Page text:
BOONEVILLE, Ky. — Pull up to Owsley County Elementary with its attractive new building and elaborate playground, and you might think you're in Affluent Suburb, USA. Not even close. Here in the heart of Appalachia, the median family income was just over $17,500 in 2005. This school, with the help of Save the Children, is trying to change that — doing its best to pull these kids out of poverty.
In his address before Congress last week, President Obama talked about America's high-school dropout rate as a "prescription for economic decline" and pledged to "ensure that every child has access to a complete and competitive education — from the day they are born to the day they begin a career." It's a tall order, to put it mildly, especially in poverty pockets like Owsley County, but here programs are already in place aimed at achieving that ambitious goal.
Vetta, a friendly young woman from the area — well-known to the folks who live on these hills and in these hollers — was hired by the school district last fall to implement a program created and funded by Save the Children (Cokie is a trustee) to work with new mothers in their homes.
Those home visits provide a sense of how great the challenge of providing anything like an equal education for these kids will be. A pockmarked gravel road leads to the soda-can-strewn driveway of the patched-together house where 4-month-old McKenzie lives with her teenage mother and aunt, her grandparents, a dog and three puppies. No one has a job. The house is piled high with clothes and dishes and trash, making the kitchen completely impassable. The baby's bassinet is crammed into the living room in front of a tippy coal-burning heater. When it comes time to crawl, there's no place for her to move.
But McKenzie's pretty young mother dotes on her and is willing to listen to Vetta when it comes to doing what's right for her bright-eyed baby. She breast-feeds her, stays current with her shots, talks to her, sings to her and, most important, reads to her. And she's building a room onto the house where the baby should be able to crawl, but so far there's no money for electricity.
Vetta will keep visiting Betty Sue and several other mothers, bringing books and toys, making sure that the babies' brains are stimulated and bodies properly nourished until they are 3 years old. Then the toddlers "graduate" to the "Raising a Reader" program where they go once a month to the school, receive a bag of books, and their moms participate in activities with the teachers and Vetta and her colleagues. By the time these kids start school, evaluations of the program show they are as ready as even the most affluent children.
But, of course, there are plenty of poor kids already in school who need a lot of help, and Owsley Elementary is ready to accept it when offered. An incredibly cheery place, with brightly painted murals imitating an old-fashioned schoolhouse in one hallway, a town square in another and a jungle in the lunchroom, school officials proudly show off the library, well stocked by Save the Children, which also provides in-school assistance for kids with reading difficulties.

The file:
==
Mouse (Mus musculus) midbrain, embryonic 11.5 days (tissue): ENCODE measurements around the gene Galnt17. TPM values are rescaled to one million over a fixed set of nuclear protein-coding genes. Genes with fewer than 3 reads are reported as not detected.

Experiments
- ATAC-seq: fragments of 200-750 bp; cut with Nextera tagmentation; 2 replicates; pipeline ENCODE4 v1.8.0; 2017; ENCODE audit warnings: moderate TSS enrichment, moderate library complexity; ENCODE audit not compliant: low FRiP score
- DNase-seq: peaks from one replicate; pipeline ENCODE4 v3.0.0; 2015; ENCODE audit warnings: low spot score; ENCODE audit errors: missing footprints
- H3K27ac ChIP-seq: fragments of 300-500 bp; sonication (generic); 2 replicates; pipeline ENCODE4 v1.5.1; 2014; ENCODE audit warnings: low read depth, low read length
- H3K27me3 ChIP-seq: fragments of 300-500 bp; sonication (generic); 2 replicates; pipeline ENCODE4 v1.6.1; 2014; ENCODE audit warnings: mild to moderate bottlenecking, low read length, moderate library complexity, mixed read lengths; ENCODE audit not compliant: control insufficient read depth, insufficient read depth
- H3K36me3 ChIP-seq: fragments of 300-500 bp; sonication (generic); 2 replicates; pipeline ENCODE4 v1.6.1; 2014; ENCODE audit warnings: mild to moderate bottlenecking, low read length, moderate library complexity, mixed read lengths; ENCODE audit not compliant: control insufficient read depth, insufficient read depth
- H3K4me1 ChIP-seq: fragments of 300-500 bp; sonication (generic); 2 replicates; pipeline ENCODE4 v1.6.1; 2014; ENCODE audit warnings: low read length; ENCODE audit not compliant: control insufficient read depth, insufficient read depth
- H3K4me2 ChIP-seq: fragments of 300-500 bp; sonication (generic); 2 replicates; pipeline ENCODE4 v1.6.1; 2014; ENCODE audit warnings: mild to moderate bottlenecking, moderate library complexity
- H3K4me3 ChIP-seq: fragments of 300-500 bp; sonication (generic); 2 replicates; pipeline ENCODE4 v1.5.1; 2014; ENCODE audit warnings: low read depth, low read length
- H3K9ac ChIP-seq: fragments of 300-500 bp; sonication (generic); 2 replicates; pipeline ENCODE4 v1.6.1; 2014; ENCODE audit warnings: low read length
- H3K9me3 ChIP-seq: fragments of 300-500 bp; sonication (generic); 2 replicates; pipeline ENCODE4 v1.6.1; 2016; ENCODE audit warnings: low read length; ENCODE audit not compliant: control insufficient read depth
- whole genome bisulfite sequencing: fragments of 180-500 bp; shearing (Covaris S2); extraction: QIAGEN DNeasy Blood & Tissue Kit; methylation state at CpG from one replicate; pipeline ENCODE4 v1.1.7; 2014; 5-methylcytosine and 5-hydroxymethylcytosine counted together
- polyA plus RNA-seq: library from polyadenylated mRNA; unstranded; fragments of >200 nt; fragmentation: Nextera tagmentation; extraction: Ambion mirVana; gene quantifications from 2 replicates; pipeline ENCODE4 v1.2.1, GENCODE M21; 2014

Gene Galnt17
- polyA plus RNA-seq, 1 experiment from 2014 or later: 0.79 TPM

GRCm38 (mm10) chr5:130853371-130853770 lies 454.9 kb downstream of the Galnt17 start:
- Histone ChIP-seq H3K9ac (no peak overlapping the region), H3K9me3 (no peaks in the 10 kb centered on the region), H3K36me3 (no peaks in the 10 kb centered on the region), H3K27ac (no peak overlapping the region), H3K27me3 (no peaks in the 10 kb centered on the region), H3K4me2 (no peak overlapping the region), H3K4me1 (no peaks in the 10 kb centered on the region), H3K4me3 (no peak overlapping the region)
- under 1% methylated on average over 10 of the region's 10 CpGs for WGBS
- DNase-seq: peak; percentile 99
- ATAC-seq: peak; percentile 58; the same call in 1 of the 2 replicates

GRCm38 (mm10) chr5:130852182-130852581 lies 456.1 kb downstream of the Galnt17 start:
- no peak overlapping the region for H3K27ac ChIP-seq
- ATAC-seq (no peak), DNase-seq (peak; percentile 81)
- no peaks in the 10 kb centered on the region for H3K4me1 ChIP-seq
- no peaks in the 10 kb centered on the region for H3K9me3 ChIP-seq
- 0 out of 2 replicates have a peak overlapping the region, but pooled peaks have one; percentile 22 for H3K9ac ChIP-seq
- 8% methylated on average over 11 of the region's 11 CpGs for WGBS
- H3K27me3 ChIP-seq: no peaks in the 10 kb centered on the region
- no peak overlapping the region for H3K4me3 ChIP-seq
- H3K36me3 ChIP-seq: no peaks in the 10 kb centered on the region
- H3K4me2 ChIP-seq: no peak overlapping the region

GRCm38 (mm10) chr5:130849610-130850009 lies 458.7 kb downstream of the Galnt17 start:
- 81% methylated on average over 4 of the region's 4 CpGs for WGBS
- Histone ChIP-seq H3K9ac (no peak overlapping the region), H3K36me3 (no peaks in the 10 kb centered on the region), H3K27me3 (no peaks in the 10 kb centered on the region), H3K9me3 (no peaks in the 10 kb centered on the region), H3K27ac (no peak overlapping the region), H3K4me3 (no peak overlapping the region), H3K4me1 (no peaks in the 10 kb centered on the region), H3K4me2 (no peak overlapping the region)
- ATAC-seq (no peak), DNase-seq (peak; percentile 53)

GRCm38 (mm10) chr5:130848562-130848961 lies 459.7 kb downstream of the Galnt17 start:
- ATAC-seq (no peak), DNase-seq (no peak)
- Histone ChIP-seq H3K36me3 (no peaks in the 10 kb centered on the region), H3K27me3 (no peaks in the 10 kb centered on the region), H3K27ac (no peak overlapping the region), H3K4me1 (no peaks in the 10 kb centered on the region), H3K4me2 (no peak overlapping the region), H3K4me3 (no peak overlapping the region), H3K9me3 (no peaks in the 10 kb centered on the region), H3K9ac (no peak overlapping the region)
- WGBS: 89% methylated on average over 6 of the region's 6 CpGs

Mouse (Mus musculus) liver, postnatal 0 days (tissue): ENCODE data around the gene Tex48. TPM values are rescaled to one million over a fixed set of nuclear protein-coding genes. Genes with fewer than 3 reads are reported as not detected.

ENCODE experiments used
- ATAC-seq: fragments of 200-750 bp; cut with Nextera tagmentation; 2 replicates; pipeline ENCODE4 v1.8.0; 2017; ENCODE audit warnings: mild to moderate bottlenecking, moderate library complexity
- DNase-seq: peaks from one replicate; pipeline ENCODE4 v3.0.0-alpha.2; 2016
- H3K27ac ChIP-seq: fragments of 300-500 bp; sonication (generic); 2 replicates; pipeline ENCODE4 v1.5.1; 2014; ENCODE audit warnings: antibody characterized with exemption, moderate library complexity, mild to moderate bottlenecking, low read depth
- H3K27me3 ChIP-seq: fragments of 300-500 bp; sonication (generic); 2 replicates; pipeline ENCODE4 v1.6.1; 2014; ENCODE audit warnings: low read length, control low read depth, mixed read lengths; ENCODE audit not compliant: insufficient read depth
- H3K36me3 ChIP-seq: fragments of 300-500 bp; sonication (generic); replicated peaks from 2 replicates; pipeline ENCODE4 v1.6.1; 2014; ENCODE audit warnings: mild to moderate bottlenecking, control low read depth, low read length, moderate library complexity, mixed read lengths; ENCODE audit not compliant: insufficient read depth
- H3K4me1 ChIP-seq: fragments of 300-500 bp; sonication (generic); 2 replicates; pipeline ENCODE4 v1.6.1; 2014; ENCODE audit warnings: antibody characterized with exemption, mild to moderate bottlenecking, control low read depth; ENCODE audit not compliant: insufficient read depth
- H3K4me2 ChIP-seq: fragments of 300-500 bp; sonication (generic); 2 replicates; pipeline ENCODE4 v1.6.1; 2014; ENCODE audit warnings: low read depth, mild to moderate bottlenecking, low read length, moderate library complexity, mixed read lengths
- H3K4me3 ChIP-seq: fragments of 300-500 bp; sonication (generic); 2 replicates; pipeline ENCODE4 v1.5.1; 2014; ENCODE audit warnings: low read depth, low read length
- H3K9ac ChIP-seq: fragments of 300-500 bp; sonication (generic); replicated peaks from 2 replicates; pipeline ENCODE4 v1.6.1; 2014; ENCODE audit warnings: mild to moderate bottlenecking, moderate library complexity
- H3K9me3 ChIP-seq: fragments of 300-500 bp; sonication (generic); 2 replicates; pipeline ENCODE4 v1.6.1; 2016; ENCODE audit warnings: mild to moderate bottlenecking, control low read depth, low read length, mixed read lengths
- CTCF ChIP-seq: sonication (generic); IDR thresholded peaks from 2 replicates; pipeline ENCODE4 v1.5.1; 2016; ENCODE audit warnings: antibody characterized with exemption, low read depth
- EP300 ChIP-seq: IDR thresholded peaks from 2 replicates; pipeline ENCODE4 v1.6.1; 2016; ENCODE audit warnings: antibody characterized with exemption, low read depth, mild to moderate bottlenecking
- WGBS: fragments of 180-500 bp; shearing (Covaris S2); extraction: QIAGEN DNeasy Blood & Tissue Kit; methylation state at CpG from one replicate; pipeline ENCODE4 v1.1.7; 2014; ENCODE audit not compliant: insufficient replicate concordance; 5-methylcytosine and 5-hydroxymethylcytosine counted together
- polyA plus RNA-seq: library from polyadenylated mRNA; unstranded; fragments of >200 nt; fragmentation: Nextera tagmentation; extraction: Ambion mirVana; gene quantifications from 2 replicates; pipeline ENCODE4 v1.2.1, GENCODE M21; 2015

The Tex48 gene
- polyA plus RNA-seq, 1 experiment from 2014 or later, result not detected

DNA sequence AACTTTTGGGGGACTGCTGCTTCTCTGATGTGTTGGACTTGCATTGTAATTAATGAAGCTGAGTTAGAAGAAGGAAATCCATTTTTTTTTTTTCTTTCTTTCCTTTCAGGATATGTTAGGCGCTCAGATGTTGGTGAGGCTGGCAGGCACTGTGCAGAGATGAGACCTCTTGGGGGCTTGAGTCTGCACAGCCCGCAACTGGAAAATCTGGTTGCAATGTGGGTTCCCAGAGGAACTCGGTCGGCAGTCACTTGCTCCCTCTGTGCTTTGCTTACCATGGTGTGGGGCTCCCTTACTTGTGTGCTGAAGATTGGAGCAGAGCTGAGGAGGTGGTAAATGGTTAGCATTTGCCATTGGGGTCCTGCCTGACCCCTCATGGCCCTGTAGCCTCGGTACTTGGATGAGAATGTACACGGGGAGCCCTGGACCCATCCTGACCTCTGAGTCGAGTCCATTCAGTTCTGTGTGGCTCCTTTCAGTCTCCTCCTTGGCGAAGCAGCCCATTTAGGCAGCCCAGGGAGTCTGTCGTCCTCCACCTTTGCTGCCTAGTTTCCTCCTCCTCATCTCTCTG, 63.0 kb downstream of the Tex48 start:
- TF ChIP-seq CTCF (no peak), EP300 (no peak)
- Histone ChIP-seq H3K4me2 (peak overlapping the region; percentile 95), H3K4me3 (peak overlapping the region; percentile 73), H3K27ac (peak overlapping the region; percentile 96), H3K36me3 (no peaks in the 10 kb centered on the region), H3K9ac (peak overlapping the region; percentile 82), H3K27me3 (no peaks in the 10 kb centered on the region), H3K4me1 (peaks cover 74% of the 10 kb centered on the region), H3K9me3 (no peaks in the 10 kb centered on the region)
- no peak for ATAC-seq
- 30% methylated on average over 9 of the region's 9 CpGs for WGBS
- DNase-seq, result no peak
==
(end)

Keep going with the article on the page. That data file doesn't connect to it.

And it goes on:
More help comes in an after-school program where healthy snacks plus physical activity for these often-obese children are added to concentrated reading, writing and storytelling. And the kids love it, proudly performing for visitors, rushing to the computers to take comprehension tests after reading aloud.
When the day is finally done, the bus ride home can take more than an hour. The roads are so bad and the distances so great that 20 school days have been canceled this snowy winter, making it harder for these already struggling students to keep up. School superintendent Melinda Turner made sure that her guests took a spin along one bus route so we could understand just what she is up against.
All of this intensive attention is expensive and hard to implement. The only thing more expensive is not doing it — letting these kids continue to grow up unhealthy and uneducated so that they become drains on society at best, criminals at worst. Owsley County and Save the Children are giving baby McKenzie a shot — a chance to become a productive citizen. As President Obama said last week: "A good education is no longer just a pathway to opportunity — it is a prerequisite."
Cokie Roberts' latest book is "Ladies of Liberty: The Women Who Shaped Our Nation" (William Morrow, 2008). Steve and Cokie Roberts can be reached at firstname.lastname@example.org.